UNICEF and WHO Release Joint Report on Water and Sanitation
2015 Report Tracks Progress, Outlines Challenges For The Next Decade
(June 30, 2015) – UNICEF and WHO released a progress report that reveals significant global progress made in the area of safe drinking water, but improved sanitation is still unavailable for almost one in three people worldwide. The Joint Monitoring Program (JMP) 2015 Update and MDG Assessment also shows disparities in coverage between urban/rural and rich/poor populations.
“This report is tremendously encouraging on the water front. Lifewater has been working on these goals for almost 40 years,” says Lifewater International President/CEO Justin Narducci. “We love to see that progress, but we also know that safe water without effective sanitation results in the unnecessary loss of life for children under five. Safe water alone won’t alleviate this suffering and loss of life. We all must do a better job of walking with rural children and families to address water poverty in a comprehensive manner. ”
In the past 25 years, 2.6 billion people have gained access to safe drinking water. The Millennium Development Goal to halve the proportion of people in the world without safe water (MDG 7) was met in 2010. The progress has been significant in developing regions like Sub-Saharan Africa and Southern Asia. In least developed countries (LDCs), one quarter of the population has gained access to safe water since 1990. In Sub-Saharan Africa, this equates to 47,000 more people getting access to safe water for the first time every day for the past 25 years.
Globally, 663 million people still live without safe drinking water, defined as water coming from a “source that, by the nature of its construction, adequately protects the source from outside contamination, particularly fecal matter.” Almost 96 percent of the urban population enjoys safe water, but only 84 percent of the rural population has access. About 80 percent of the people without safe water live in rural areas.
While there has been great progress in safe water coverage, progress in sanitation has been much slower. Globally, 2.4 million people (almost 1 in 3) still do not have improved sanitation, defined as a facility “that hygienically separates human excreta from human contact.” Nearly a billion people practice open defecation. Although MDG 7 also calls for halving the proportion of the world’s population without sanitation by 2015, the goal will be missed by about 700 million people.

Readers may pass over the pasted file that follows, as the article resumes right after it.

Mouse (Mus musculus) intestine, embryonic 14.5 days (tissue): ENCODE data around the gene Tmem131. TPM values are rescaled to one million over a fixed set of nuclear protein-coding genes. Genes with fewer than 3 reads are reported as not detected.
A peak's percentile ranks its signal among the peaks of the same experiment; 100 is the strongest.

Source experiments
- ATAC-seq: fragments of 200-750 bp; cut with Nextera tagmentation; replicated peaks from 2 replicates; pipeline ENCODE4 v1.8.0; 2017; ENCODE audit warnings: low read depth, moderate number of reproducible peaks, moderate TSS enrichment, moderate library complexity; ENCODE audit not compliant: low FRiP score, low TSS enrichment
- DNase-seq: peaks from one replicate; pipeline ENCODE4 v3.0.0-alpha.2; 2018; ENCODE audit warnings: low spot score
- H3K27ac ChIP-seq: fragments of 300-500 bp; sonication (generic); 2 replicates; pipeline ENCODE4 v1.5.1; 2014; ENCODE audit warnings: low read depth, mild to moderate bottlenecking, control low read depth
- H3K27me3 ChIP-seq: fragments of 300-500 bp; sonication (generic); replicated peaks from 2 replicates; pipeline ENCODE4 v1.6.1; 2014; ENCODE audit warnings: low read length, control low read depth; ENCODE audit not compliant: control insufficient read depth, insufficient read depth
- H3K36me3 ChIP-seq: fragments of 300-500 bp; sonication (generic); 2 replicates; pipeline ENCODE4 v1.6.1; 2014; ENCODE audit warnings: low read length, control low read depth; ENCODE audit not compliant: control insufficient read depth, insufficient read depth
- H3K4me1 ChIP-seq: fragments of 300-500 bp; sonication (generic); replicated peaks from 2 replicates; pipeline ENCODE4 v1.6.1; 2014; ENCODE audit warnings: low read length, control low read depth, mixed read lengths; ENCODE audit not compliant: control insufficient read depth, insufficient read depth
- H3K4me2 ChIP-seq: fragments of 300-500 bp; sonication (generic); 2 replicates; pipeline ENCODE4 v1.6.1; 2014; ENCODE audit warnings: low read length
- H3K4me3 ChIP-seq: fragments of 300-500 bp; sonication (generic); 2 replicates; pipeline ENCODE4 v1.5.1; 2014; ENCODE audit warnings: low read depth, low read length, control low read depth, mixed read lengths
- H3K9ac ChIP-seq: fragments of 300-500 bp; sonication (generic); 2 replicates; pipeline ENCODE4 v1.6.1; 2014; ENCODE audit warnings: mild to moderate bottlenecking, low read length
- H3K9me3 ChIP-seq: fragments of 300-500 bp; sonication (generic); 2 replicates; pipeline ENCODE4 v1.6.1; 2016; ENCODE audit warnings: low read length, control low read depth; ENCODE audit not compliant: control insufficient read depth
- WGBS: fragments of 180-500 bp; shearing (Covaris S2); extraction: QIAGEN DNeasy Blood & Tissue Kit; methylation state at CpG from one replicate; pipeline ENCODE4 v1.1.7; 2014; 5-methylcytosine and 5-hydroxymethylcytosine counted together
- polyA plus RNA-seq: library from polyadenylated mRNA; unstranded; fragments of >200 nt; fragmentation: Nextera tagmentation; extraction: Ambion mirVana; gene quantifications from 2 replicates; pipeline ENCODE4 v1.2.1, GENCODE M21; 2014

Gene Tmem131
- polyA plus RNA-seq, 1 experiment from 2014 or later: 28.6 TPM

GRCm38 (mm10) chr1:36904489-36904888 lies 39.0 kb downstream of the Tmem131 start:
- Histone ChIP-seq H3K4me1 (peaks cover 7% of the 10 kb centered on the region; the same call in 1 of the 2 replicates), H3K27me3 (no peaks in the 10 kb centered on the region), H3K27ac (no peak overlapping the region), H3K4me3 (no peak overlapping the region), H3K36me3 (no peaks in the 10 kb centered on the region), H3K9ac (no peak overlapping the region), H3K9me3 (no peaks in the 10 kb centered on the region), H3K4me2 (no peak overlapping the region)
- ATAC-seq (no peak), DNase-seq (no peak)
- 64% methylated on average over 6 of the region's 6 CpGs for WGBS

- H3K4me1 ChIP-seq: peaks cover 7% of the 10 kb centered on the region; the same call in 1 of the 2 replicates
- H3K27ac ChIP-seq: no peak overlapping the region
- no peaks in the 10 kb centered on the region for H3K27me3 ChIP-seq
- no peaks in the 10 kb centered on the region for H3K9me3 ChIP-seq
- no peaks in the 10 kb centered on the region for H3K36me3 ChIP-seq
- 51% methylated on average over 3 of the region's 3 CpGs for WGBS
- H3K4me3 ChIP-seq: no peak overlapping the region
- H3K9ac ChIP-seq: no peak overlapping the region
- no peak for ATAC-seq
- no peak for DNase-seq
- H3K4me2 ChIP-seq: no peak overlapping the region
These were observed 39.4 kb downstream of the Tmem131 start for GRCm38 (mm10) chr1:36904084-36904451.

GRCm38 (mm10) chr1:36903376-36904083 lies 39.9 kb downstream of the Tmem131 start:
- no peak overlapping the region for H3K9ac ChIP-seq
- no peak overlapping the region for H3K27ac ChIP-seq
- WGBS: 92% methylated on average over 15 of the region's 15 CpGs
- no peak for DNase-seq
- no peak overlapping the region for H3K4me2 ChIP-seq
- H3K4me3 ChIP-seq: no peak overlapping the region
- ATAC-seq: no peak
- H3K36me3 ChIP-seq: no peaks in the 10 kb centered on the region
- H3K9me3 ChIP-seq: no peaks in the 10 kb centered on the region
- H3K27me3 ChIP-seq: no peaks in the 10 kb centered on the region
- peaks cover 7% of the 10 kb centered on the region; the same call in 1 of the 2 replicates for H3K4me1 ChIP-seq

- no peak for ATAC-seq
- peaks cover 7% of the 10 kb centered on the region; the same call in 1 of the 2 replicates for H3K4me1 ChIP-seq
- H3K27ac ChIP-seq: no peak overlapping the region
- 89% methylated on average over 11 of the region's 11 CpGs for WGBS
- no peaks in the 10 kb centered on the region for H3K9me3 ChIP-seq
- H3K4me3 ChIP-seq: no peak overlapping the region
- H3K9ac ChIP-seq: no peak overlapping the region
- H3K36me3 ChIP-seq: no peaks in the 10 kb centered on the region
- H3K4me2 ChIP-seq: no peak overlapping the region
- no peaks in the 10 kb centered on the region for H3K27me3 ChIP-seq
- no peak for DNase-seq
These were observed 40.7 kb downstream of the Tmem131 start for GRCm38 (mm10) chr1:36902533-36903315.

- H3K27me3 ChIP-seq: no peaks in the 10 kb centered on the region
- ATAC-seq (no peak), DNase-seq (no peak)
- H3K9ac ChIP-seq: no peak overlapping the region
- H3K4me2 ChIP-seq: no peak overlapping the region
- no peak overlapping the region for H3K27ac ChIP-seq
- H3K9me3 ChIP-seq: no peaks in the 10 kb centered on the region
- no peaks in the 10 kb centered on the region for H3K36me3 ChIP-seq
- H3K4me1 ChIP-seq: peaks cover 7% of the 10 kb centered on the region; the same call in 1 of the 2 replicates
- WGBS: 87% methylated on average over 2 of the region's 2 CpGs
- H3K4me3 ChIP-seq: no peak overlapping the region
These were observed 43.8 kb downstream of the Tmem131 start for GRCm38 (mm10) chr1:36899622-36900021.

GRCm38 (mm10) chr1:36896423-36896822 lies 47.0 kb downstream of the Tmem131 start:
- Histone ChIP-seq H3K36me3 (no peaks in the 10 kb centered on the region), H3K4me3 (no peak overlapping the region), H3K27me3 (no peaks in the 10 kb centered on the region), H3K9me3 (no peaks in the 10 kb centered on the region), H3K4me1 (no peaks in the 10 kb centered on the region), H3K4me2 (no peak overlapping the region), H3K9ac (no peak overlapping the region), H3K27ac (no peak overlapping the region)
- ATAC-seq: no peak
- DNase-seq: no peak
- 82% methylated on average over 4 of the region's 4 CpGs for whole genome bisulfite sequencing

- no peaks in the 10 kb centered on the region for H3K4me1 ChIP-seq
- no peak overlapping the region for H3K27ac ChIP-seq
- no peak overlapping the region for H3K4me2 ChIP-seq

Universal coverage for sanitation faces several challenges. Like water, urban populations have a higher level of access to sanitation. Over 82 percent of urban dwellers have access to improved sanitation, but just over half (51 percent) of rural dwellers have access. Nine out of ten people practicing open defecation live in rural areas.
The global trend of rapid urbanization presents challenges, too. Within cities, informal settlements (“slums”) are growing quickly, and they are less likely to have adequate sanitation. Therefore, although 70 percent of the 2.1 billion people who have gained access to sanitation since 1990 live in cities, the proportion with sanitation has increased only slightly.
These are challenges that will need to be addressed in the pursuit of Sustainable Development Goal (SDG) 6, achieving universal coverage of both safe drinking water and sanitation by 2030.
“We’re determined to end the world’s water and sanitation crisis in our lifetime,” says Narducci. “By walking alongside our global neighbors and helping them achieve sustainable access to safe water, sanitation, and hygiene, we are helping them live the full life God intended. It is beautiful.”
Lifewater International is a non-profit Christian water development organization dedicated to effectively serving vulnerable children and families by partnering with underserved communities to overcome water poverty. With experience in more than 40 countries since 1977, Lifewater serves people of all faiths, focusing on contextually appropriate water sanitation, and hygiene (WASH) development. For more information, contact Christine Zurbach (firstname.lastname@example.org) or visit www.lifewater.org. Lifewater International is based in San Luis Obispo, CA.